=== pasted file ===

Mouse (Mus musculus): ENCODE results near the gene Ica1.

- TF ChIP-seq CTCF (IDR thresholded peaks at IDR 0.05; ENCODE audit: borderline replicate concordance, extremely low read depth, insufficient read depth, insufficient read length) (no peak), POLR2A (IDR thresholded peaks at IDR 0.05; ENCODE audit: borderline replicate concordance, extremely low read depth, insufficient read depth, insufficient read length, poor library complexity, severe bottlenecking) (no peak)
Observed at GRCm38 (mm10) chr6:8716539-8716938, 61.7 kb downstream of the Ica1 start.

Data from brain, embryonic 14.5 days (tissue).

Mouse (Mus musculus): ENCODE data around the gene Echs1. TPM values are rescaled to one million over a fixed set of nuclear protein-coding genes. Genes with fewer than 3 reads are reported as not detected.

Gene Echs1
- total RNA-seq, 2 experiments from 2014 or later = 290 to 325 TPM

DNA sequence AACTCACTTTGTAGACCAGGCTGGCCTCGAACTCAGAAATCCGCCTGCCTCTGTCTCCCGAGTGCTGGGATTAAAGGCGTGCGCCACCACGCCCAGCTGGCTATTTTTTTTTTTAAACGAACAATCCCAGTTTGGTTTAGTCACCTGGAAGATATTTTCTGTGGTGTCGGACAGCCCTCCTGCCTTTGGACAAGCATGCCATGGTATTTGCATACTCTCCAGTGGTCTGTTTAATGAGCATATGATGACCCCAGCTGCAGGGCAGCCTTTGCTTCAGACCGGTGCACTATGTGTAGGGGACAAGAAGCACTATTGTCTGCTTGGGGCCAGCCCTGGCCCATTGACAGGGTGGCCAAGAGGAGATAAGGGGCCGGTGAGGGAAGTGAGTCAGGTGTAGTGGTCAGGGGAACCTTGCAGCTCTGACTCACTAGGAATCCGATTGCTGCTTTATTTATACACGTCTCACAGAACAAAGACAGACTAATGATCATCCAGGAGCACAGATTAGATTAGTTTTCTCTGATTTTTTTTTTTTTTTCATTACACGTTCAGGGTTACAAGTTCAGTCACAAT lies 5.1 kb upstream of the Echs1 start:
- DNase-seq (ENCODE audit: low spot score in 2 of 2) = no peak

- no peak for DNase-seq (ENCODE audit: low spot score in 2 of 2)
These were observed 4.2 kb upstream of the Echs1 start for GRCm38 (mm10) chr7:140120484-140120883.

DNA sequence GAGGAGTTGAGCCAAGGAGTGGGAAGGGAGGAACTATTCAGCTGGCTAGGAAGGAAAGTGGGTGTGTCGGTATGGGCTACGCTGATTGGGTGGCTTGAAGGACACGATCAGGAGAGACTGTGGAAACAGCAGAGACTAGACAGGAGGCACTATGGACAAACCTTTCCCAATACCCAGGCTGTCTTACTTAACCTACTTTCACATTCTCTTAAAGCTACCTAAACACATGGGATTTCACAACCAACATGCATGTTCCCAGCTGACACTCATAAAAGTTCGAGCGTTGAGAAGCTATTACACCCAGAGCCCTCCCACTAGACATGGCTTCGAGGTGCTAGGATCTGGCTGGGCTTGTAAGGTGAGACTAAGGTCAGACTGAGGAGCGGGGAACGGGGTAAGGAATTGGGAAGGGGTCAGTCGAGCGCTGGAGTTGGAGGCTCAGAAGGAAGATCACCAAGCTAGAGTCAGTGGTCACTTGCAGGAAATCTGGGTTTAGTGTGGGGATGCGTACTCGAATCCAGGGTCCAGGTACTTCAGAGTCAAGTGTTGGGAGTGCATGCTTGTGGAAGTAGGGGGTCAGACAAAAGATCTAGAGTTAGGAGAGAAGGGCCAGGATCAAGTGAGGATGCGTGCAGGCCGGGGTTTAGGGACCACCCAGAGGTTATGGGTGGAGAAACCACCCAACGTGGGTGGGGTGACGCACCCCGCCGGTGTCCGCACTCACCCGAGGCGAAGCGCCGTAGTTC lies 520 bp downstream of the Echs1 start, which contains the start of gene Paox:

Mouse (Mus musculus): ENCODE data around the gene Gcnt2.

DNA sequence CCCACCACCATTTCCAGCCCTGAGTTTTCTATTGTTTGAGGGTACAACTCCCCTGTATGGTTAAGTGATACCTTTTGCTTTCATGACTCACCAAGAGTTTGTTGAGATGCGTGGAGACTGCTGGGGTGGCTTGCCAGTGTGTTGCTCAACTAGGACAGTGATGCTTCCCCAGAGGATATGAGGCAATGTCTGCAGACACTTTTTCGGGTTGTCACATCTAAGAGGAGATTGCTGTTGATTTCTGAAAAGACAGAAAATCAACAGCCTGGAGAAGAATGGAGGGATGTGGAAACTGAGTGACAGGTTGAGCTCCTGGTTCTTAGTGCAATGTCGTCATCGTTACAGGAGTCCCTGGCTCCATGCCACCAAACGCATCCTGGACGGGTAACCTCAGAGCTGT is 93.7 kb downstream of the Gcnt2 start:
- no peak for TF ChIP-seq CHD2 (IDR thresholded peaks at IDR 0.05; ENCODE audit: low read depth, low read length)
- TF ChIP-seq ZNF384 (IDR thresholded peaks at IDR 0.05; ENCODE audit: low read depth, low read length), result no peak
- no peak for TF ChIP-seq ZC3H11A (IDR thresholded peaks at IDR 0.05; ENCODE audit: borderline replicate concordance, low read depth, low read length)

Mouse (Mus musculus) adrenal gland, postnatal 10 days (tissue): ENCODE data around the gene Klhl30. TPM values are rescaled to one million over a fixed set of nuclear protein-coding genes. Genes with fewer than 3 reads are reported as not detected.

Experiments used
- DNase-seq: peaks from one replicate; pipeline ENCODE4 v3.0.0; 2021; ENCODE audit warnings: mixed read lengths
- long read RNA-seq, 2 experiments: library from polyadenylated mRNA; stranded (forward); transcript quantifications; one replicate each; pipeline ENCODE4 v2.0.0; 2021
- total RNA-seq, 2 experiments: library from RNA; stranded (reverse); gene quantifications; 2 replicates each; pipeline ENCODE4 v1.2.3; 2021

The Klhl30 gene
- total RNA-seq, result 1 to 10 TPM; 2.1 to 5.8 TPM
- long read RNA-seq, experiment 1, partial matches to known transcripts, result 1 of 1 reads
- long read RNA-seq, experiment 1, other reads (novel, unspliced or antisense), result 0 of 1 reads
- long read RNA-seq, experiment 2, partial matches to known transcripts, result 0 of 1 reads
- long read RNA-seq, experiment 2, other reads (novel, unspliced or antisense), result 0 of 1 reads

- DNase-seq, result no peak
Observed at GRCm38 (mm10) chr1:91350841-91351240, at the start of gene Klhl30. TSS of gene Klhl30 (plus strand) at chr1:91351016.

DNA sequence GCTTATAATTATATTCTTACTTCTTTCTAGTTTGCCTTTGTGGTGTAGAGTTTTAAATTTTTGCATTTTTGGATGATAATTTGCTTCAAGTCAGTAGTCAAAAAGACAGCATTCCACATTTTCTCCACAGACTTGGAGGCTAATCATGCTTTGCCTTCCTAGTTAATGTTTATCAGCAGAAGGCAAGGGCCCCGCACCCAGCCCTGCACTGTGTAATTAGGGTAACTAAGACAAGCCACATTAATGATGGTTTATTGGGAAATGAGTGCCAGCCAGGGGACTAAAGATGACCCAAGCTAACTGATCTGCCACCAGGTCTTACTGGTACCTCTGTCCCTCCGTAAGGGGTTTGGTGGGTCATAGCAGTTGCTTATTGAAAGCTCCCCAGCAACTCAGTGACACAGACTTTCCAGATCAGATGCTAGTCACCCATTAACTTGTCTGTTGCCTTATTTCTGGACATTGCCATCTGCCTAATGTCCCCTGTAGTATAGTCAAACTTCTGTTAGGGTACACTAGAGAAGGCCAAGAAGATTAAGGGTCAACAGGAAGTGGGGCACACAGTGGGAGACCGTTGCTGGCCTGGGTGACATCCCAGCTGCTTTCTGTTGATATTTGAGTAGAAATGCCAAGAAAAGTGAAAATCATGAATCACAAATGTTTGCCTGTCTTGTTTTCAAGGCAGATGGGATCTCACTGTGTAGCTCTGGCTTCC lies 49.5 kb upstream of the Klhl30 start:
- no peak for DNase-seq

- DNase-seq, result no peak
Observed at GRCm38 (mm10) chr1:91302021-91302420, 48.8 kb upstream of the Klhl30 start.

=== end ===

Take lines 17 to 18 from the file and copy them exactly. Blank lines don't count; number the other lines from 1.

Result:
- no peak for TF ChIP-seq ZC3H11A (IDR thresholded peaks at IDR 0.05; ENCODE audit: borderline replicate concordance, low read depth, low read length)

Mouse (Mus musculus) adrenal gland, postnatal 10 days (tissue): ENCODE data around the gene Klhl30. TPM values are rescaled to one million over a fixed set of nuclear protein-coding genes. Genes with fewer than 3 reads are reported as not detected.